Recreation can also take place in individual homes and is made possible in part through the use of home exercise equipment and increasingly, active video game systems. For example, nearly one in four Florence-Firestone adults exercises at home two or more times a week, according to ESRI Business Analyst data (please refer to page 124 of my doctoral project for more information). However, what they do for exercise is unclear because very few households in the community actually own home exercise equipment such as stationary bikes or treadmills. Some residents may choose to exercise at home because safety is a major concern in Florence-Firestone. Although generally small in size, I have observed that many front yards in residential areas are used as play areas for children and exercise areas for adults.
Recently, active video game systems have also been used as a means to exercise within homes. Nintendo Wii, for example, is an active video game console that uses wireless remote controls and motion sensors instead of joysticks and control pads. The best known game is probably Wii Sports which comes free with the console and allows players to play baseball, bowling, golf, tennis, and boxing. Another game, Wii Fit, is even used by some as a personal training or fitness tool. Studies have shown that active game systems do offer some potential health benefits. One study conducted in Liverpool, England concluded that playing active video games used significantly more energy than playing sedentary computer games but not as much energy as playing the sport itself (Graves et al, 2008, pp. 592-594). Also, the energy used when playing active Wii Sports games was not of high enough intensity to contribute towards the recommended daily amount of exercise in children. A more recent study by scientists at the University of Oklahoma was more positive and found that playing active video games could be as effective for children as moderate walking (Graf et al, 2008, pp. 534-540). While they do not recommend children stop playing outside or exercising, their research concludes that active video games offer a good alternative to moderate exercise for any children of today’s generation who are sedentary and at high risk for obesity and diabetes.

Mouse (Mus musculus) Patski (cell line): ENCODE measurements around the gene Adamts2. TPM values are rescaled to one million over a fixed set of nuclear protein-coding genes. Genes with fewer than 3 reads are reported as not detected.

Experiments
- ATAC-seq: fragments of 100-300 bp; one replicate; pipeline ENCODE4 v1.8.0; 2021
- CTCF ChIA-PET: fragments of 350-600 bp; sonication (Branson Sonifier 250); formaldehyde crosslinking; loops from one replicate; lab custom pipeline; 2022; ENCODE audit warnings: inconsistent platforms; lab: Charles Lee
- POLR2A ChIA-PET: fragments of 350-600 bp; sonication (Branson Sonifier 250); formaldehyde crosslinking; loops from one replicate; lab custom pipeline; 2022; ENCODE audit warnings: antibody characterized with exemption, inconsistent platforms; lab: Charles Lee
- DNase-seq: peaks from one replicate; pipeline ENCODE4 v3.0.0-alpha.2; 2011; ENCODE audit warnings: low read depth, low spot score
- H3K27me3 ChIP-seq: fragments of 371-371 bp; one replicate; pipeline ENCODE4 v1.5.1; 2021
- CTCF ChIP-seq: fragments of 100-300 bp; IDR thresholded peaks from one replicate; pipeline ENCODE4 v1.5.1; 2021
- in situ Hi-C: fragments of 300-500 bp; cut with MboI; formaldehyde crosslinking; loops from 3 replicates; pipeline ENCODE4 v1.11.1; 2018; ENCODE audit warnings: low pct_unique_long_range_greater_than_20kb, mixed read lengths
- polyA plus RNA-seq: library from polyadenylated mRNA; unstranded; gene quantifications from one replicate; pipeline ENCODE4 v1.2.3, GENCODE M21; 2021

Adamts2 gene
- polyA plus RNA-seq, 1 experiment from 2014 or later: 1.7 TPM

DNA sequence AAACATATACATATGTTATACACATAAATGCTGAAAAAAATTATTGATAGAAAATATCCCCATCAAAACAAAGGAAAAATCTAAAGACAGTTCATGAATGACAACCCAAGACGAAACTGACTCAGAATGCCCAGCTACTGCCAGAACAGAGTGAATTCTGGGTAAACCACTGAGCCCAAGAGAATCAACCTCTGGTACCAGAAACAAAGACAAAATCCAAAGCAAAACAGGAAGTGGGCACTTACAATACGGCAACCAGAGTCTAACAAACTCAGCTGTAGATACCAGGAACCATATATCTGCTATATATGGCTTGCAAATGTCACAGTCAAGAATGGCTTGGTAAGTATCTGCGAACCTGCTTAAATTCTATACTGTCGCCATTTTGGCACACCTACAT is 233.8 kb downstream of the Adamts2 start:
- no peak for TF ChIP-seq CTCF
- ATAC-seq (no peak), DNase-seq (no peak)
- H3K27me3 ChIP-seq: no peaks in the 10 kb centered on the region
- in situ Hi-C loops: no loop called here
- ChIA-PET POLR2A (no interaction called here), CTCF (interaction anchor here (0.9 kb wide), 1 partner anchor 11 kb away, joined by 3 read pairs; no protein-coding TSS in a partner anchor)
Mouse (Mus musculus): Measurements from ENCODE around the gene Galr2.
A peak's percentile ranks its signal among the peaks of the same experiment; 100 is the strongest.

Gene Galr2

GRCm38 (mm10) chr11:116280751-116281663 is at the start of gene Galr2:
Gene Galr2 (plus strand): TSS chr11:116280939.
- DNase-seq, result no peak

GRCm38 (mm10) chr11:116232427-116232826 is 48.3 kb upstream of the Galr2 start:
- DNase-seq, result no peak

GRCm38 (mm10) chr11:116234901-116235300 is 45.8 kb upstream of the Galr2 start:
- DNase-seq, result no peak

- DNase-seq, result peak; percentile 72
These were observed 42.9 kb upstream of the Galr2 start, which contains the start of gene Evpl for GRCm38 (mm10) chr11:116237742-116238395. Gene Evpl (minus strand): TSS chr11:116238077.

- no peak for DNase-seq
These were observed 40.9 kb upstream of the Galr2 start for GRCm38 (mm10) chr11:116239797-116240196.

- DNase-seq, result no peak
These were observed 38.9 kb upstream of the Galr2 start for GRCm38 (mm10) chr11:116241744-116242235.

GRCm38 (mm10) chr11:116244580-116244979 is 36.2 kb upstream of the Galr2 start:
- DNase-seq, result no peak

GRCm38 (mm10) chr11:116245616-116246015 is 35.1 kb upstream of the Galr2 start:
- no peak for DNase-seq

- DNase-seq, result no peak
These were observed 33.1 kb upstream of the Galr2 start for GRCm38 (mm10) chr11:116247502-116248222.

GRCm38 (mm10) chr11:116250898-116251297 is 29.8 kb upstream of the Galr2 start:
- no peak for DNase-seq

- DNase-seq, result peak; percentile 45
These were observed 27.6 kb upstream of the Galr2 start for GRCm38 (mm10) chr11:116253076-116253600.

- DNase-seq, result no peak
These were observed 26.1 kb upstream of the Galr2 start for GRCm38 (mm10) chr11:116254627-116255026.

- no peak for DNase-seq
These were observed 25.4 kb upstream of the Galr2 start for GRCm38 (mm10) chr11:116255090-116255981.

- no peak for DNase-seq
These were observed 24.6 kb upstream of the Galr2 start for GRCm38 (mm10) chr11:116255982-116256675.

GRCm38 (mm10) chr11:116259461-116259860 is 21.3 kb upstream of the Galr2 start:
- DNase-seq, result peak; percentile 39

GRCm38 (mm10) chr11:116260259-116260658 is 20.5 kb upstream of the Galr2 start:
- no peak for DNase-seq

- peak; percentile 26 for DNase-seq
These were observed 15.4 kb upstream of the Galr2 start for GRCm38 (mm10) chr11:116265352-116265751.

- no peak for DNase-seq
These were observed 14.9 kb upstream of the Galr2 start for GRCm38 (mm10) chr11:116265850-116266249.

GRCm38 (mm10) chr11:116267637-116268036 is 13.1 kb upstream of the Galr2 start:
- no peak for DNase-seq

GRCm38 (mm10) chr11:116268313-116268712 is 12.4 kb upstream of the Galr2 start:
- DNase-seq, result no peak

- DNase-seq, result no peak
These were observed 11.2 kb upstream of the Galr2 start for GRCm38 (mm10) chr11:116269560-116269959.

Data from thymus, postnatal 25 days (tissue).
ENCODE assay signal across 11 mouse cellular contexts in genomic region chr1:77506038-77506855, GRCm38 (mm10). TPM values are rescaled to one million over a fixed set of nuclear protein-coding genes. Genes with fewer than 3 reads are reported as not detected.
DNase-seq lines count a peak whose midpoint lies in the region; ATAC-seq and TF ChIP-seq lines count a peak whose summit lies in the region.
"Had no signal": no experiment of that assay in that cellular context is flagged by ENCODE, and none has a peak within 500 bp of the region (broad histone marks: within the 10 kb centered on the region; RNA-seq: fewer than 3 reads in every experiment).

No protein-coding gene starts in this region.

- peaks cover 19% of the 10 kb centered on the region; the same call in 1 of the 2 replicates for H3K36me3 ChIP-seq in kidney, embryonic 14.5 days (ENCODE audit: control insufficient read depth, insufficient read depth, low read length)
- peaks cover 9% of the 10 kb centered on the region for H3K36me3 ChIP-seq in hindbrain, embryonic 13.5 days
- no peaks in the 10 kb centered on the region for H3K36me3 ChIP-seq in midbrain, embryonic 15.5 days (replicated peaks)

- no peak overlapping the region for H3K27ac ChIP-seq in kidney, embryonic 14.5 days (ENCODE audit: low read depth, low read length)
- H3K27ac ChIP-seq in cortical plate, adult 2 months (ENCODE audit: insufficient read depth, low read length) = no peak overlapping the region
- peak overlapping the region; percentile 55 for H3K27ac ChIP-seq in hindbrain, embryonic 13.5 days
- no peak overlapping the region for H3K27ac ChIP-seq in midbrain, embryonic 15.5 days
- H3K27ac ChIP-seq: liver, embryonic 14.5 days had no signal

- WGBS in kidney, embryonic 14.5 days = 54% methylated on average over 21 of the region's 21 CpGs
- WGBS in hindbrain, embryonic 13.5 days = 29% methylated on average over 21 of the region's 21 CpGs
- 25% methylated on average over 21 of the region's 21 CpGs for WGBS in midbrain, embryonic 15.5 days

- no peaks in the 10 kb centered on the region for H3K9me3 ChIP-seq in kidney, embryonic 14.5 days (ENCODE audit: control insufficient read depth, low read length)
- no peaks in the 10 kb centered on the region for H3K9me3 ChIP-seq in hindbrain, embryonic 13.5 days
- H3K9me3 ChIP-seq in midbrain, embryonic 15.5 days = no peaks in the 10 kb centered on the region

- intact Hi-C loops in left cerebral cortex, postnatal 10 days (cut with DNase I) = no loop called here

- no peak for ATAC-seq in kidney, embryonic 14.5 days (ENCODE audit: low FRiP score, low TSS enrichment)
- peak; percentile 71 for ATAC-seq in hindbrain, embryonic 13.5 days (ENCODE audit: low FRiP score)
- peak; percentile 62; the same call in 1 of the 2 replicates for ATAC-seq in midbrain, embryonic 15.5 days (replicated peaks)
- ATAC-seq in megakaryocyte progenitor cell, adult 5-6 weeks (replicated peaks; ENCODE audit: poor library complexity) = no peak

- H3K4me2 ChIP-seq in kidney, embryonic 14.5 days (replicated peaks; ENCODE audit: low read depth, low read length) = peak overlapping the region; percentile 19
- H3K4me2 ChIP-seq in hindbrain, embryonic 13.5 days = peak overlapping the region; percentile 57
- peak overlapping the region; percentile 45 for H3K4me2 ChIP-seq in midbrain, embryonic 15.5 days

The City as a Gym
The city itself also serves as a free gym for all to use. Or as this laist article puts it, “the most popular gym in Los Angeles really is the city itself.” The article goes on to list the best non-gym workouts in L.A. such as hiking Los Liones Canyon, free yoga at Runyon Canyon Park, and stair climbs at various locations. As a downtown resident, I often see individuals and groups power walking or running on city streets, sidewalks, and stairs for exercise. For example, the Downtown Running Group meets every week to run along different routes in and around downtown. The group sets the length and pace of the routes to accommodate people of all running levels. Another article in the New York Times points out that L.A.’s “mild climate, the lack of parks in its more dense areas and the propensity here to treat fitness a bit like performance art combine to make Los Angeles a municipal force in the art of improvised exercise.” It then explains that the city looks like one giant gym, with people running on street medians, using picnic benches for bench presses, and doing aerobics or stretching on random patches of grass.
If you have a hard time visualizing how the city may be used a gym, I recommend that you check out this post which offers a do-it-yourself (DIY) guide on how to turn your city into your gym. Specifically, it explains the perspective and approach of Arne Schönewald, a born-and-raised Berliner, preventative and rehabilitative sports scientist, and athletic trainer, who sees the urban environment as the ultimate DIY gym for the everyman, and wants others to see it that way too. Be sure to look at the photos of him doing a variety of exercises at different locations in Berlin.